Having a strong Value Proposition is vital to successfully entering new markets

Where can companies look for inspiration and help in exporting? The news that Enterprise UK is closing in April after it was announced that the Government was withdrawing its funding is not helpful and the governments new initiative “Business Coaching for Growth” is yet to get going.

UK Trade and Investment  provides assistance on exports but there are a number of things you can do to help your organisation get fit to enter export markets.  You won’t be surprised to learn that we passionately believe that creating and defining your value proposition is a key part in developing and optimising your export strategy.

Talk to your Existing Customers

The first thing to clearly establish is what it is your customers and your potential customers really value about the product or service you provide or could provide.  This is a key component in your company’s value proposition. It is easy to make wrong assumptions and fail to maximise your appeal because you put insufficient emphasis on the right attributes of the product or service you are selling and fail to take sufficient account of cultural and business differences in the export markets you are entering.

The best way to gain clarity on this is to talk to some of your current clients and ask them. If they confirm what you already suspected then you can move forward with greater confidence and establish a clear road map for growth. If what comes back is unexpected then you can adapt your approach and sales strategy to take account of the findings. Either way it will provide you valuable insight on something you can’t afford to get wrong.
Talking to your existing customers is the best way to get an objective view of where your value really lies.  Then you can test to see if this can be ported over to new markets.

Choose Your Channels and Communications

Your value proposition impacts on a whole raft of other key decisions. Understanding clearly what your customers value will impact on other business decisions you need to make, for example are you going to sell direct to the customer or via a distributor? You can enter into a licensing agreement or joint venture with a third party or you may even open a branch in the countries you are exporting to. If customers raise speed of delivery and customer service as areas that they value greatly then you will need to adopt a strategy that doesn’t compromise these aspects of your value proposition.

In export markets communication becomes much more important and difficult to achieve cost effectively and efficiently. Cost of travel, language and cultural differences, customer behaviour and media consumption differ greatly across Europe and even more so if you are exporting further afield to India, China or the Middle East. Your value proposition will help you focus on the aspects of the product or service you should concentrate on and this in turn will help you establish the most cost effective PR, marketing and sales activities to adopt.  The rules on products, advertising and marketing standards also differ considerably by country.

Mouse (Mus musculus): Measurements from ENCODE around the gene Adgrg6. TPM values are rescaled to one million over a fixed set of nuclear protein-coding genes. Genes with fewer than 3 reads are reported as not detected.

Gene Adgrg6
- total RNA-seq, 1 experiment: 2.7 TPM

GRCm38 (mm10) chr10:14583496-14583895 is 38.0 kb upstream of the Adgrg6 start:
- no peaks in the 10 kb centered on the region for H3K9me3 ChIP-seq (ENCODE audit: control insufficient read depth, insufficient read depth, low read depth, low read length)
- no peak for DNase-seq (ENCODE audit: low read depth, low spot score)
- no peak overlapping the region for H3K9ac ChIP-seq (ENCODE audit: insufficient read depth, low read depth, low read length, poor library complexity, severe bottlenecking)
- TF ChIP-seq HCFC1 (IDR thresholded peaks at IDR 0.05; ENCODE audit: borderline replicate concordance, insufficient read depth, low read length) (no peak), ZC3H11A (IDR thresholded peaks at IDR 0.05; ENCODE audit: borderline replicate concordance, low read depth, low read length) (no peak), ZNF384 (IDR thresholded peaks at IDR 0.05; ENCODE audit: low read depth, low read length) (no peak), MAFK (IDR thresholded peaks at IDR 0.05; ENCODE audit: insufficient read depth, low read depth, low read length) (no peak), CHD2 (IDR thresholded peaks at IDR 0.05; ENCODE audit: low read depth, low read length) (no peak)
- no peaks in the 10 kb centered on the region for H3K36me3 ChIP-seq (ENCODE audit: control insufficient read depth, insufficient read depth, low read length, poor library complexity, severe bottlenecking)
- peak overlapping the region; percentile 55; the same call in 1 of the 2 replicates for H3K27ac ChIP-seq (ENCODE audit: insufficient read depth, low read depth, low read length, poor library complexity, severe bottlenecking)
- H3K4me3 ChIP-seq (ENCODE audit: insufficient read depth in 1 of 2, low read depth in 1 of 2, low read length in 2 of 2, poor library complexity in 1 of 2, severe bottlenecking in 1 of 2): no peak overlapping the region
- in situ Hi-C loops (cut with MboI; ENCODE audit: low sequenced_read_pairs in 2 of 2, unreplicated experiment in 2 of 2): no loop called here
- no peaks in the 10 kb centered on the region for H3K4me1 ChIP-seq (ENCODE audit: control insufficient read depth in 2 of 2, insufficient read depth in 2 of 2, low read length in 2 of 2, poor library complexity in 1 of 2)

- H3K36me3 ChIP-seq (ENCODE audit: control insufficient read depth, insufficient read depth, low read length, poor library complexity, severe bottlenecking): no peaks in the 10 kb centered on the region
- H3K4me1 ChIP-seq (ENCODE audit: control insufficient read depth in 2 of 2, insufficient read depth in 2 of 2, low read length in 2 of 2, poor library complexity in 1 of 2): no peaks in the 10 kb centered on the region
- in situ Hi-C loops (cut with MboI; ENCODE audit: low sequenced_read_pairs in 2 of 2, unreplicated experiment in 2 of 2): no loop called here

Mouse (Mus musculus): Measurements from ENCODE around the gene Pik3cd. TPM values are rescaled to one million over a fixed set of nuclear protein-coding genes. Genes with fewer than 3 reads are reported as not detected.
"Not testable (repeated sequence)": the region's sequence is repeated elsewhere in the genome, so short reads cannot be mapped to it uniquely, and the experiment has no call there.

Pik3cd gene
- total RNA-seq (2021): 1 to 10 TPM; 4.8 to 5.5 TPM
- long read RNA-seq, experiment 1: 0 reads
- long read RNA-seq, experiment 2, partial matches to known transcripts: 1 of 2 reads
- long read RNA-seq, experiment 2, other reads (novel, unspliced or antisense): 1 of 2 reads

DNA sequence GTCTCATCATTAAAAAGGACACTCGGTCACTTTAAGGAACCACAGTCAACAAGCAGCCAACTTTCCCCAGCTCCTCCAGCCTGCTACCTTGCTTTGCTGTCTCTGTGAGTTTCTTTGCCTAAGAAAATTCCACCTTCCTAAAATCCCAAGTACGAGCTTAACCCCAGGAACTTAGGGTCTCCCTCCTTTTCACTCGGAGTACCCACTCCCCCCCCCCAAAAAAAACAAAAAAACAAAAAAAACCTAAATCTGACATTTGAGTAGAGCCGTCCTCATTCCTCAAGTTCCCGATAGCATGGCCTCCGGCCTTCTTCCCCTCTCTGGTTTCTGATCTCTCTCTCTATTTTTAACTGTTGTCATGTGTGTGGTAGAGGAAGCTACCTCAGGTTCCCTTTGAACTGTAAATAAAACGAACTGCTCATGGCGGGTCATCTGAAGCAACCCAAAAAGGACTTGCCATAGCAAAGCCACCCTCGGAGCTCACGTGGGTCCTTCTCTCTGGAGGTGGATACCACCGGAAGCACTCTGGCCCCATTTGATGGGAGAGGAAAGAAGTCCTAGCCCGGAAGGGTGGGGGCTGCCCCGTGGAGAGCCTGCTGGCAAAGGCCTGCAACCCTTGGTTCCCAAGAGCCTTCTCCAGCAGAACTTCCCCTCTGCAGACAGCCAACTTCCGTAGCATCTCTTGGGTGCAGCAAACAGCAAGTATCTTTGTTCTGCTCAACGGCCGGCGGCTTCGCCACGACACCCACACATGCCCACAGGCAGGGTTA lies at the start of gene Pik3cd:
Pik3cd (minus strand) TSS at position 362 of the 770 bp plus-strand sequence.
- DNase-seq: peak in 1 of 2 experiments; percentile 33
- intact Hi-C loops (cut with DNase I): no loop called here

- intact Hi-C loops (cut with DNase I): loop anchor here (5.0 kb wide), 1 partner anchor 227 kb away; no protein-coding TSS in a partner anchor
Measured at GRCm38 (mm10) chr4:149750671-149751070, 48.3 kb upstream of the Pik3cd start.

Choose the Right Customers

Picking the right customers to do business with in export markets is even more important than it is in home markets. A well developed value proposition takes into account risk as well as opportunity so it will help you to identify customers that are the best fit for your business and avoid those that aren’t. Plenty of businesses go bust chasing customers who are inappropriate for their organisation because they will never value sufficiently what you provide. Rule No1 – Only choose customers who want and value what your can provide.  Even if customers only say that they want low price, there are always others ways to add value and not get caught up in the low-price vicious downward circle. Although pricing is made even more tricky when you take account of currency fluctuation and taxes. As an SME with small margins for error, selling purely on price in overseas markets is a very precarious business. Your value proposition will help you to establish and maintain client relationships based on the value you bring of which the product or service you sell may only be a part.

Establishing a strong value proposition is just one consideration when seeking to export to new markets but it has an important role to play in informing those decisions.

Futurecurve are proud to be an Enterprise Ireland partner working on the Export Selling Programme for SMEs.



Cindy Barnes